The whites and blacks are so separate that although they are two of the most prominent figures in a small town, Mr. Jarvis and the Reverend Kumalo have not even met as the movie opens. Tragedy strikes, more than once, and without spoiling the plot I'll just reveal that it involves the two sons of these two characters.

Roodt goes out of his way to display the noble suffering of Reverend Kumalo. He never speaks a discouraging word, even when confronting terrible injustice. The story hinges on Kumalo's innate goodness, and Mr. Jones brings this to life in a way that carries the story along.

It is worth mentioning a single scene - the one in which Kumalo and Jarvis first meet. The previously mentioned tragedy has already occurred and both men are in a kind of mourning. Kumalo knows Jarvis while Jarvis vaguely recognizes Kumalo. The Reverend confides in the powerful white man that "My greatest sorrow is also your greatest sorrow". The performances by these two great actors in this powerful scene would be reason alone to watch this film, but I would still recommend the movie with that centerpiece scene removed.

It is clichéd to say that the world would be a better place if we were collectively more understanding and tolerant of those who were different from us, but "Cry the Beloved Country" brings this sentiment forward in a way that is realistic and powerful.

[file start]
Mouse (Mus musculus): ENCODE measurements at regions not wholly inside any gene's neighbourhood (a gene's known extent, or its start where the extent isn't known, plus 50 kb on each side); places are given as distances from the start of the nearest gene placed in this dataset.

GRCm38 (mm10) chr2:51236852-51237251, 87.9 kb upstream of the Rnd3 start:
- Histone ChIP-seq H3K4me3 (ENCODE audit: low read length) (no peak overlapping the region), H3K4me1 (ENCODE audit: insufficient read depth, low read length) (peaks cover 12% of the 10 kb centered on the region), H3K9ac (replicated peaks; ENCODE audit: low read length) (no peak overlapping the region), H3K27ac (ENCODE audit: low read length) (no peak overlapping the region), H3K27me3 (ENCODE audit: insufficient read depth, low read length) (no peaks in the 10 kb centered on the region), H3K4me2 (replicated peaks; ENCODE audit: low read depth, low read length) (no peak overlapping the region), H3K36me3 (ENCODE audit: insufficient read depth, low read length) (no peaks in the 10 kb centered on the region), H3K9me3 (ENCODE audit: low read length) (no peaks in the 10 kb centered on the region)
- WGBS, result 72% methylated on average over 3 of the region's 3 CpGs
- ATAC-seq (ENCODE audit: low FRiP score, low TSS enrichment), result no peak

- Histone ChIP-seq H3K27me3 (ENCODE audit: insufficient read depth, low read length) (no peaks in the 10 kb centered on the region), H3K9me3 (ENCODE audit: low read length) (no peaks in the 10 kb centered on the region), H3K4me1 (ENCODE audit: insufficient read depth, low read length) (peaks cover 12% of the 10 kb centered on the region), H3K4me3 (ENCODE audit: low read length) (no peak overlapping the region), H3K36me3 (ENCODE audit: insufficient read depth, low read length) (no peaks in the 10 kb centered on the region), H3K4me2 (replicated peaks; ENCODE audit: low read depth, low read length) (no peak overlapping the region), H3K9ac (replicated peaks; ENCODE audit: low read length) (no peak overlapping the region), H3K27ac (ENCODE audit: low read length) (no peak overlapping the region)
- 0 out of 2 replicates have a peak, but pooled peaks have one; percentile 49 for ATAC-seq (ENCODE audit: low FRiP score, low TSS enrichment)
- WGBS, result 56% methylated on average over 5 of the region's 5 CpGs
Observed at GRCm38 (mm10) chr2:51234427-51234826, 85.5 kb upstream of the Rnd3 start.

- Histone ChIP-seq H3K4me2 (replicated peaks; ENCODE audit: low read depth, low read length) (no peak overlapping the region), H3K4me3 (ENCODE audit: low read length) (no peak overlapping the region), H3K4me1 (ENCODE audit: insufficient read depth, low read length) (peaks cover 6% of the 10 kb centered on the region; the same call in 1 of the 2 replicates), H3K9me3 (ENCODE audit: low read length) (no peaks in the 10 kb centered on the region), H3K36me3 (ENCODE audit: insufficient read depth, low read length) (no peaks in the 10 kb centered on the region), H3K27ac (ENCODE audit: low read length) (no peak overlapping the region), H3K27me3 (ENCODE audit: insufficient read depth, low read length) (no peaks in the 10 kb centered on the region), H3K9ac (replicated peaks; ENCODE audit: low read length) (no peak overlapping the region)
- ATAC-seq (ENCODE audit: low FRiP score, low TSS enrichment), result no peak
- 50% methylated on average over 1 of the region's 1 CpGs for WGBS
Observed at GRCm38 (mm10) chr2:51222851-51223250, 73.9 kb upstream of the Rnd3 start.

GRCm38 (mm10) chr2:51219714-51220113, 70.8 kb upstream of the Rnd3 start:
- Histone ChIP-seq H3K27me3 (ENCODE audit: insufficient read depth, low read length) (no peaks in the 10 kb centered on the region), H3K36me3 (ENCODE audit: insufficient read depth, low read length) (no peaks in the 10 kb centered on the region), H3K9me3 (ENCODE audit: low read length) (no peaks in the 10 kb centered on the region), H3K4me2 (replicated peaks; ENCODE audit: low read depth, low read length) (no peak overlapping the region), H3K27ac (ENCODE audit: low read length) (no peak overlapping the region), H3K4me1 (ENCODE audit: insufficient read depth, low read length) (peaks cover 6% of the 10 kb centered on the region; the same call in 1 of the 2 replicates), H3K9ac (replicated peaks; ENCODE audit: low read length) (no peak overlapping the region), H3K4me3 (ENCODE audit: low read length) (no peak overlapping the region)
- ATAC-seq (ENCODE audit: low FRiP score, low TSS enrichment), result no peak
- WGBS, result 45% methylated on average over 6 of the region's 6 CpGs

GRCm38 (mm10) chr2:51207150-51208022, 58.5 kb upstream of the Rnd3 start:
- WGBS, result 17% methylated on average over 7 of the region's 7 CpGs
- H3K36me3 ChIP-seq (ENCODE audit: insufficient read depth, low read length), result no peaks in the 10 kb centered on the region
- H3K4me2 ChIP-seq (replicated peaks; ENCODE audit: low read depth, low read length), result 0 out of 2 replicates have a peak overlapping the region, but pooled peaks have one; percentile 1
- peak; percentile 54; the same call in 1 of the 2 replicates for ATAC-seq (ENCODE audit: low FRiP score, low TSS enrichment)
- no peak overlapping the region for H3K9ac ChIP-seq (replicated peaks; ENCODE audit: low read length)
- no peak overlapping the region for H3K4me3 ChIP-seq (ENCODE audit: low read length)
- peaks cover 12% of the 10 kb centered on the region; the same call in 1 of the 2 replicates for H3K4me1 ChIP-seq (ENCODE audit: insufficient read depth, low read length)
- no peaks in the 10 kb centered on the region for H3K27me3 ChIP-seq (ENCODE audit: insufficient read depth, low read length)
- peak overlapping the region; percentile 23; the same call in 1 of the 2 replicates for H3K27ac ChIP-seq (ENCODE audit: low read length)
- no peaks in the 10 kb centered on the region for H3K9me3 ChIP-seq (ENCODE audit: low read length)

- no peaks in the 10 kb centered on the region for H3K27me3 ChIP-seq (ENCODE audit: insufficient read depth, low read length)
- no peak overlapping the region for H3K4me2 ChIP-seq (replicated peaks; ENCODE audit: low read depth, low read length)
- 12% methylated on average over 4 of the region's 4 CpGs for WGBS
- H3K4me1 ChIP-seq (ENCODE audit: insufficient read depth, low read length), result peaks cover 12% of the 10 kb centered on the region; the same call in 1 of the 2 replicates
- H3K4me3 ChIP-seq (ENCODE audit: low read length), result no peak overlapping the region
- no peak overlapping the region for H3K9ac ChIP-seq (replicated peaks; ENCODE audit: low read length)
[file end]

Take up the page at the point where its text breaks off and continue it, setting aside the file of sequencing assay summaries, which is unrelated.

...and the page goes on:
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on May 16, 2013
'Cry the Beloved Country' :

This movie moved me to tears. Set just after the war when whites and blacks lived in reasonable harmony. During that time I seldom questioned he fact that black people were living humbly and in poverty while we whites enjoyed a high standard of living, using them as cheap labour. It was the correct order of things that coloured people knew their place. They were to be treated with Christian kindness and provided with a basic education and health care. Of course in separate institutions from ours.

The film precedes the change when the Afrikaner Nationalist government gained power. They were filled with hate. They were the descendants of the Boers and kept reminding people how they had suffered under the Black tribes (eight 'Kaffir' Wars) and by the 'English' (Boer War). They succeeded in removing the scales from my eyes. I became aware of the plight of black people and horrified by the brutality towards them.

I left my beloved country in despair, never to live there again. I could not have envisaged a great man would come along and despite 18 years of imprisonment, be determined to bring back democracy without bloodshed. This film is dedicated to him - Nelson Mandela.
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on May 18, 2012
Richard Harris and James Earl Jones are superb in portraying opposite sides of the racial conflict which so besets us these days. They both must endure painful circumstances to arrive at a heart changing accommodation with one another, but they do it through God's grace and a willingness to change. Beyond the racial issues the film also addresses the anguish any parent feels when a loved child goes astray. How do you deal with that? You don't deny it. You face it and again rely on God's grace to get you through the trials and inevitable self-recriminations.